This lesson describes the principles underlying functional magnetic resonance imaging (fMRI), diffusion-weighted imaging (DWI), tractography, and parcellation. These tools and concepts are explained in a broader context of neural connectivity and mental health.
This tutorial introduces pipelines and methods to compute brain connectomes from fMRI data. With corresponding code and repositories, participants can follow along and learn how to programmatically preprocess, curate, and analyze functional and structural brain data to produce connectivity matrices.
This lesson gives an introduction to the central concepts of machine learning, and how they can be applied in Python using the scikit-learn package.
This book was written with the goal of introducing researchers and students in a variety of research fields to the intersection of data science and neuroimaging. This book reflects our own experience of doing research at the intersection of data science and neuroimaging and it is based on our experience working with students and collaborators who come from a variety of backgrounds and have a variety of reasons for wanting to use data science approaches in their work. The tools and ideas that we chose to write about are all tools and ideas that we have used in some way in our own research. Many of them are tools that we use on a daily basis in our work. This was important to us for a few reasons: the first is that we want to teach people things that we ourselves find useful. Second, it allowed us to write the book with a focus on solving specific analysis tasks. For example, in many of the chapters you will see that we walk you through ideas while implementing them in code, and with data. We believe that this is a good way to learn about data analysis, because it provides a connecting thread from scientific questions through the data and its representation to implementing specific answers to these questions. Finally, we find these ideas compelling and fruitful. That’s why we were drawn to them in the first place. We hope that our enthusiasm about the ideas and tools described in this book will be infectious enough to convince the readers of their value.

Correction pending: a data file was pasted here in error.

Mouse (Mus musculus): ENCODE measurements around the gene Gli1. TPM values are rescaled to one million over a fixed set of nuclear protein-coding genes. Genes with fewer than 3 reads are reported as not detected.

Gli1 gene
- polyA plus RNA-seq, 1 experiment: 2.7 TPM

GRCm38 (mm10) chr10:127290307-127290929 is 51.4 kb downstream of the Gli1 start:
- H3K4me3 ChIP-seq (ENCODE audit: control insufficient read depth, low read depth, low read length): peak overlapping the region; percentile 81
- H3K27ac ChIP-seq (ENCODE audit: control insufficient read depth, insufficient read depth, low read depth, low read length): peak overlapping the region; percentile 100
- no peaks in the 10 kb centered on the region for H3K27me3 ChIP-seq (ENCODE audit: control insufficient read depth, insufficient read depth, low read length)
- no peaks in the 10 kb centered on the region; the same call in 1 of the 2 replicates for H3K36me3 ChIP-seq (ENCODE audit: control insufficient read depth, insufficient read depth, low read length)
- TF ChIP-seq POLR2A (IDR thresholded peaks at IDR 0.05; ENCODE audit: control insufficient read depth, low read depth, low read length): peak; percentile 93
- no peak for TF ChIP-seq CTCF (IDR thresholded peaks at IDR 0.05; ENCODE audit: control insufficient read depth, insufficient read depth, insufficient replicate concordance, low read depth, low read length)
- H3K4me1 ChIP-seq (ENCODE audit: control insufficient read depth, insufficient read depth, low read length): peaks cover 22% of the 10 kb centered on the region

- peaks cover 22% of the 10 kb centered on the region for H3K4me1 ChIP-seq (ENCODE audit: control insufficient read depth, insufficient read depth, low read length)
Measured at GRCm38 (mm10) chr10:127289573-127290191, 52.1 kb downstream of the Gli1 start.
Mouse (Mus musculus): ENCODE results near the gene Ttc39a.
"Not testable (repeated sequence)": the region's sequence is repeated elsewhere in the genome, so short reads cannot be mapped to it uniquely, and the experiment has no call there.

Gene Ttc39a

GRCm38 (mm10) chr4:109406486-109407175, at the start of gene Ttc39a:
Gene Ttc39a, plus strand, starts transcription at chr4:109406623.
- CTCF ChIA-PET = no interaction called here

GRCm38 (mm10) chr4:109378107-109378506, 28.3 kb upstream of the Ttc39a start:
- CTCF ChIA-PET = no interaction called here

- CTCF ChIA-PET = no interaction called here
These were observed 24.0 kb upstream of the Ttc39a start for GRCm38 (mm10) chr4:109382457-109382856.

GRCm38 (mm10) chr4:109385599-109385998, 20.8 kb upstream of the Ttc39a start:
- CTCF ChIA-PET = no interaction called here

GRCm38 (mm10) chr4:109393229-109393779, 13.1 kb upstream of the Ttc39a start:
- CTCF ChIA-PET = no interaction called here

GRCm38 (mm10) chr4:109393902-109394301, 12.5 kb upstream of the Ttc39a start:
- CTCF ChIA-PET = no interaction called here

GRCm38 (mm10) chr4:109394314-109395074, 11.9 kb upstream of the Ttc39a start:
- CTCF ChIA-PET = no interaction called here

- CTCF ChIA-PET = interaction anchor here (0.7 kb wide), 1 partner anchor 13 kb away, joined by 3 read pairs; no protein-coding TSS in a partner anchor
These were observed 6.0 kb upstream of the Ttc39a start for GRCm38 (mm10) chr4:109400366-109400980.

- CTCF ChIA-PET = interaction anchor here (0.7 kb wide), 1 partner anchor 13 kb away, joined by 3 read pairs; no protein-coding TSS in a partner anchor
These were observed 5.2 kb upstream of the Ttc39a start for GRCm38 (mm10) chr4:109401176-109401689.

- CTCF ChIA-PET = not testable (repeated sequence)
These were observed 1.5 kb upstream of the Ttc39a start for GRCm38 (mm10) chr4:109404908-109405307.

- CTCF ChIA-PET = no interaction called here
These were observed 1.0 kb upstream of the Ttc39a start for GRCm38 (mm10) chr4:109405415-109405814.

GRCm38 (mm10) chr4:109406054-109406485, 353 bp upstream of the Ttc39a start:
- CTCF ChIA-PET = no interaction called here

This lecture goes into detailed description of how to process workflows in the virtual research environment (VRE), including approaches for standardization, metadata, containerization, and constructing and maintaining scientific pipelines.
This lecture introduces you to the basics of the Amazon Web Services public cloud. It covers the fundamentals of cloud computing and goes through both the motivations and processes involved in moving your research computing to the cloud.
This talk covers the Human Connectome Project, which aims to provide an unparalleled compilation of neural data, an interface to graphically navigate this data, and the opportunity to achieve never before realized conclusions about the living human brain.
This tutorial provides instruction on how to simulate brain tumors with TVB (reproducing publication: Marinazzo et al. 2020 Neuroimage). This tutorial comprises a didactic video, jupyter notebooks, and full data set for the construction of virtual brains from patients and health controls.
The tutorial on modelling strokes in TVB includes a didactic video and jupyter notebooks (reproducing publication: Falcon et al. 2016 eNeuro).
This lesson introduces population models and the phase plane, and is part of the The Virtual Brain (TVB) Node 10 Series, a 4-day workshop dedicated to learning about the full brain simulation platform TVB, as well as brain imaging, brain simulation, personalised brain models, and TVB use cases.
In this tutorial, you will learn how to run a typical TVB simulation.
This lesson introduces TVB-multi-scale extensions and other TVB tools which facilitate modeling and analyses of multi-scale data.
This tutorial introduces The Virtual Mouse Brain (TVMB), walking users through the necessary steps for performing simulation operations on animal brain data.
In this tutorial, you will learn the necessary steps in modeling the brain of one of the most commonly studied animals among non-human primates, the macaque.
This lecture delves into cortical (i.e., surface-based) brain simulations, as well as subcortical (i.e., deep brain) stimulations, covering the definitions, motivations, and implementations of both.
This lecture provides an introduction to entropy in general, and multi-scale entropy (MSE) in particular, highlighting the potential clinical applications of the latter.
This lecture gives an overview of how to prepare and preprocess neuroimaging (EEG/MEG) data for use in TVB.
In this lecture, you will learn about various neuroinformatic resources which allow for 3D reconstruction of brain models.